If the asset is completed in parts, the capitalization of interest costs stops for each part as it becomes ready.  An asset that must be entirely complete before the parts can be used capitalizes interest costs until the total asset becomes ready.

Interest costs continue to be capitalized until the asset is ready to function as intended, even in cases where lower of cost or market  rules are applicable and market is lower than cost.  The required write-down is increased accordingly.

 

 
Capitalization Of Interest Costs Incurred On Tax-Exempt Borrowings

If qualifying assets have been financed with the proceeds from tax-exempt, externally restricted borrowings, and if temporary investments have been purchased with those proceeds, a modification is required.  The interest costs incurred from the date of borrowing must be reduced by the interest earned on the temporary investment in order to calculate the ceiling for the capitalization of interest costs.  This procedure is followed until the assets financed in this manner are ready.  When the specified assets are functioning as intended, the interest cost of the tax-exempt borrowing becomes available to be capitalized by other qualifying assets of the entity.  Portions of the tax-exempt borrowings that are not restricted are eligible for capitalization in the normal manner.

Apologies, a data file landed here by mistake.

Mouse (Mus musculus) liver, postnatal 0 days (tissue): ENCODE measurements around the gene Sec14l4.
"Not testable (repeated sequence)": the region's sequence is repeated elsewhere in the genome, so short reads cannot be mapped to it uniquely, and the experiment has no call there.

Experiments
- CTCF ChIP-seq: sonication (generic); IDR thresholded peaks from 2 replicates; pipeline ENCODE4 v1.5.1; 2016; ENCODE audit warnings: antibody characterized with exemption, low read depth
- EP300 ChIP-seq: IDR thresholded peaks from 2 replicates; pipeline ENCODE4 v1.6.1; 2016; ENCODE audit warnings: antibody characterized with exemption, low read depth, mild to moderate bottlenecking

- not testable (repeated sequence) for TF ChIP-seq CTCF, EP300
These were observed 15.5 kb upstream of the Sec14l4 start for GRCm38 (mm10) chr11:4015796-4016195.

Assets Acquired With Gifts Or Grants

Qualifying assets that are acquired with externally restricted gifts or grants ARE NOT subject to capitalization of interest.  The principal reason for this treatment is the concept that there is no economic cost of financing when a gift or grant is used in the acquisition.

 

 
Summary Of Interest Capitalization Requirements 

Below diagram summarizes the accounting for interest capitalization:

Accounting for Interest Capitalization